Leadership Lessons Learned from a Vegas Casino

In 1993, the MGM Grand Las Vegas hotel opened to a TON of international fanfare.  One of the first destination resorts designed to attract families to the Vegas strip, the MGM Grand was the largest hotel in the world at the time of its grand opening.  Emerald green glass plates covered the outside of the building and guests could follow a yellow-brick road to a Wizard of Oz attraction complete with cornfields, haunted forests and animatronic versions of Dorothy, the Tin Man, the Scare Crow and the Wicked Witch of the West.

Topping off the Wizard of Oz theme — and playing off MGM’s Leo the Lion logo — the hotel’s planners designed a main entrance of almost ridiculous proportions:  Patrons walked straight through the mouth of a multi-story golden lion upon arrival at the casino.

It wasn’t long, however, until the hotel’s owners realized that they’d made a horrible mistake:  They’d inadvertently alienated Chinese gamblers — a group that bring MILLIONS of dollars to Vegas every year during the Chinese New Year — who believe that walking through the mouth of a beast brings bad luck.  Afraid of tempting fate and losing their shirts at the hotel’s casinos, Chinese gamblers stayed away from the Grand, pushing the business to the brink of bankruptcy until they replaced their trademark “mouth of the lion” entrance in 1996.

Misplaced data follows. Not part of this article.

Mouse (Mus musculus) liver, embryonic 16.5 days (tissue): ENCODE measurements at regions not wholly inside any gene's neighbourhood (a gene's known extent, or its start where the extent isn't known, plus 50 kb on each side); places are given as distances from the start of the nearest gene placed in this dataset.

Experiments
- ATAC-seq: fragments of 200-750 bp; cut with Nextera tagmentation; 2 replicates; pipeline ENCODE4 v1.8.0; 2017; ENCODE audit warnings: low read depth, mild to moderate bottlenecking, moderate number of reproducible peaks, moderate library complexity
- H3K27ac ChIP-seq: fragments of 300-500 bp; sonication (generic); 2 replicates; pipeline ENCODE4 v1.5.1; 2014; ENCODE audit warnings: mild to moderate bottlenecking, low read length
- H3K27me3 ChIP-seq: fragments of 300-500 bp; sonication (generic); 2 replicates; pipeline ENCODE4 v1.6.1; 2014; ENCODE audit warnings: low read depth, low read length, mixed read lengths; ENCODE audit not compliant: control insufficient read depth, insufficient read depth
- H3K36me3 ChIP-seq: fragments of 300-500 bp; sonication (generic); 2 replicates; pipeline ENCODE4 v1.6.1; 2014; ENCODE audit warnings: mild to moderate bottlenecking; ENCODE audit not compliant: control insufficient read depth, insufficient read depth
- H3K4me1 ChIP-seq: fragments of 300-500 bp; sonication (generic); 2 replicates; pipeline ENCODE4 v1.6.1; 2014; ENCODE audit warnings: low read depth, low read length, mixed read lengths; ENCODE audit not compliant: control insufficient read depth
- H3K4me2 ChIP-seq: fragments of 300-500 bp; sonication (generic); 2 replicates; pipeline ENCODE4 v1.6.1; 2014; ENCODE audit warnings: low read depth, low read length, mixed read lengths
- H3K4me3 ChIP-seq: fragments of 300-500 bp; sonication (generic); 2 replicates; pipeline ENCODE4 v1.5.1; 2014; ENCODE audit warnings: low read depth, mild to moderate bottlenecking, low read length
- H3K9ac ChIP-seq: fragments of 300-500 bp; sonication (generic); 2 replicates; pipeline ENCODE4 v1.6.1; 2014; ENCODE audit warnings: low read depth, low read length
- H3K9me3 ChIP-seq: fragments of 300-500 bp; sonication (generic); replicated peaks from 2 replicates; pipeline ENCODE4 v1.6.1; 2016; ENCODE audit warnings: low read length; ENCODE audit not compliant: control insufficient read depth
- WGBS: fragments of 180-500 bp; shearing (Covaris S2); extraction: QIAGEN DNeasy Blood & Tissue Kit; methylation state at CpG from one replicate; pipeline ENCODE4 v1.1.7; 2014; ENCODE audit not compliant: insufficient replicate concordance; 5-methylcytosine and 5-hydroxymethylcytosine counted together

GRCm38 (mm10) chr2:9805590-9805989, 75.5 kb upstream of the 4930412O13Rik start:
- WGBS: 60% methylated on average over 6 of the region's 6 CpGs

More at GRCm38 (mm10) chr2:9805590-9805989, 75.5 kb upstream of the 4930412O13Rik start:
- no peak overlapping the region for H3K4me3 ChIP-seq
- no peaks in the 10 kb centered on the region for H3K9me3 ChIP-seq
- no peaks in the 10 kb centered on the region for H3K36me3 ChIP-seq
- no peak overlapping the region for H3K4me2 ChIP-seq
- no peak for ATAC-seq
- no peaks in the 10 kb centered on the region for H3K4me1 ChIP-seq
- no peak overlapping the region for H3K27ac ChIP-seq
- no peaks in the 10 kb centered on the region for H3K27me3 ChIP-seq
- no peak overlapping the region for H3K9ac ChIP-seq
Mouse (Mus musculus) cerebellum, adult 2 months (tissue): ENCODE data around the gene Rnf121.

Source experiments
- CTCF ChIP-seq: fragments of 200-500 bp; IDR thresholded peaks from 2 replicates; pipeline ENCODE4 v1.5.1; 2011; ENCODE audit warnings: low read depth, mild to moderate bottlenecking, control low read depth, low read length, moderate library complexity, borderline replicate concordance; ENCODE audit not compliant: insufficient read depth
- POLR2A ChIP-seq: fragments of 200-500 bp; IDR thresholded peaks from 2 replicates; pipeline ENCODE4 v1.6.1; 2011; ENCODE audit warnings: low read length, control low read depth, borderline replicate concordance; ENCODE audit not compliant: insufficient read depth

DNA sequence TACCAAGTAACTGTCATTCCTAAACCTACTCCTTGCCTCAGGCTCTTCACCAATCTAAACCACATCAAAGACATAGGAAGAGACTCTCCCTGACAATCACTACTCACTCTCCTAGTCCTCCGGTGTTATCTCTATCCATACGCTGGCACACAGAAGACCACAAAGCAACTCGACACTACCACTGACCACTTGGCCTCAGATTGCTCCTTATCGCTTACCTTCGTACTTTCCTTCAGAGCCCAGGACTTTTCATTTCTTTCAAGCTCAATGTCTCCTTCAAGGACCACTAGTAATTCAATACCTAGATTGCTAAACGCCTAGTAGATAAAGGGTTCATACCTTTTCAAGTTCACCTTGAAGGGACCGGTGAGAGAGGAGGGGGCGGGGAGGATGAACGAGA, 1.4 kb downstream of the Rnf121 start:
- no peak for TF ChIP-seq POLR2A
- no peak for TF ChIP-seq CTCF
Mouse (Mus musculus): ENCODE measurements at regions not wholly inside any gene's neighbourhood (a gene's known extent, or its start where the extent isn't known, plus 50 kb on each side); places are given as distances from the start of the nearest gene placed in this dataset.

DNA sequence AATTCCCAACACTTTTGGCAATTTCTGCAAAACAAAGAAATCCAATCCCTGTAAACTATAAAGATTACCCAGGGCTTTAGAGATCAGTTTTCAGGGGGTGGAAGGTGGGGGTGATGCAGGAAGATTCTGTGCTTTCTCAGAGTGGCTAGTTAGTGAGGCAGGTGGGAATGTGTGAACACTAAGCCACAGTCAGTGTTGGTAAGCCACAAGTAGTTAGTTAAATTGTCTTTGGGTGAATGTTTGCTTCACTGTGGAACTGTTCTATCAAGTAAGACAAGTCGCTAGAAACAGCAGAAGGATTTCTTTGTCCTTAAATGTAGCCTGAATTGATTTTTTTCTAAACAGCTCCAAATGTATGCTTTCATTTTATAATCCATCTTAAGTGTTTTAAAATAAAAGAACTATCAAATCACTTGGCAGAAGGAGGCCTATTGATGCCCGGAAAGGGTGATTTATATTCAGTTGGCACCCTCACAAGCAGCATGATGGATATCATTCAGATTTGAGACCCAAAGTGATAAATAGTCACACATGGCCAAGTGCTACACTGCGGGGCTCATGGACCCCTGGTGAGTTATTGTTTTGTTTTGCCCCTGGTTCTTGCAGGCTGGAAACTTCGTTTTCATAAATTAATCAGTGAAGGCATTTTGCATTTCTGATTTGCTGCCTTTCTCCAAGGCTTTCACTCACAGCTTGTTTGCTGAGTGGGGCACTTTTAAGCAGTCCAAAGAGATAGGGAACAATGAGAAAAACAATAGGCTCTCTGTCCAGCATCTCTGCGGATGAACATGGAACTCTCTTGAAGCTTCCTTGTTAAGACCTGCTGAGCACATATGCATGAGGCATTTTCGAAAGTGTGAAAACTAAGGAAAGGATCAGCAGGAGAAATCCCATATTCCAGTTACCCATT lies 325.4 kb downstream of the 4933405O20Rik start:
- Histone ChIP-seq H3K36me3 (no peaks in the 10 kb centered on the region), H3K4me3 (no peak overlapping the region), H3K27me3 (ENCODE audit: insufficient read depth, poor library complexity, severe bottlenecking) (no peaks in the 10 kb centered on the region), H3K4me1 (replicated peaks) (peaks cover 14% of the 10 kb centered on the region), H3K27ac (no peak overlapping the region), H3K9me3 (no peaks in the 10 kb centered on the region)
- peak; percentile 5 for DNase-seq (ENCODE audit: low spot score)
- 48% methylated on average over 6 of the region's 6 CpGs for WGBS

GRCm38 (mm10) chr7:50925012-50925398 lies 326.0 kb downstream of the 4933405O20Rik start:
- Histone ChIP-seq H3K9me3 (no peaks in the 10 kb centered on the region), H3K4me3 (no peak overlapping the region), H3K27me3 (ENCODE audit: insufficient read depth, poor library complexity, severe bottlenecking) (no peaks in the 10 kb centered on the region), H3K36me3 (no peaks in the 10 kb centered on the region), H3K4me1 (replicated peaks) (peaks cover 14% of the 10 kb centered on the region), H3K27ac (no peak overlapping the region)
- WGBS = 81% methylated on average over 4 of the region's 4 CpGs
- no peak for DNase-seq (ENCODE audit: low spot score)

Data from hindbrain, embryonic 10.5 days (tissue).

Stew in THAT mistake for a minute, would you?

The designers of a multi-million dollar property pushed forward with their plans without thinking about the needs, wants and interests of some of their most important customers.  The hotel wasted time and money on a idea that seemed perfect on paper, but that ignored the realities of the environment that they were working in.  Instead of trying to create a hotel that satisfied customers, they created a hotel that satisfied themselves and simultaneously alienated the very people that their business depended on.  After losing social and financial capital, they were forced back to the drawing board just three short years after opening.

Can you see the leadership lesson in the story of the Grand?

Driving successful change efforts depends on developing plans that resonate with YOUR core customers, too.  Listening to students, parents, teachers and community leaders when reimagining what learning spaces are going to look like is essential simply because sustainable change inevitably depends on the support of the people that you are trying to serve.  The best change agents recognize that driving organizations forward depends on more than identifying good ideas.  Instead, driving organizations forward depends on identifying good ideas that key stakeholders are likely to embrace.

Any of this make sense?

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